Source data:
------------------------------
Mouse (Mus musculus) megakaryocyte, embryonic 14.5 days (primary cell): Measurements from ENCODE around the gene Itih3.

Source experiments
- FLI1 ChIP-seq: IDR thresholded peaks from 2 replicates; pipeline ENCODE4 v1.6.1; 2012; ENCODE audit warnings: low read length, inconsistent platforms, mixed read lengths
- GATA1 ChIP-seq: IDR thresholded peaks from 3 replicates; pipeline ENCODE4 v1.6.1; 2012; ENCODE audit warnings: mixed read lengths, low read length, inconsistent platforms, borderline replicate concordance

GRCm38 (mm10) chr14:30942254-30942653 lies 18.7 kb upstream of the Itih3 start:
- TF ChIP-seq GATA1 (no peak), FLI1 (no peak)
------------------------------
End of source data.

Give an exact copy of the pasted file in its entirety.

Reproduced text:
Mouse (Mus musculus) megakaryocyte, embryonic 14.5 days (primary cell): Measurements from ENCODE around the gene Itih3.

Source experiments
- FLI1 ChIP-seq: IDR thresholded peaks from 2 replicates; pipeline ENCODE4 v1.6.1; 2012; ENCODE audit warnings: low read length, inconsistent platforms, mixed read lengths
- GATA1 ChIP-seq: IDR thresholded peaks from 3 replicates; pipeline ENCODE4 v1.6.1; 2012; ENCODE audit warnings: mixed read lengths, low read length, inconsistent platforms, borderline replicate concordance

GRCm38 (mm10) chr14:30942254-30942653 lies 18.7 kb upstream of the Itih3 start:
- TF ChIP-seq GATA1 (no peak), FLI1 (no peak)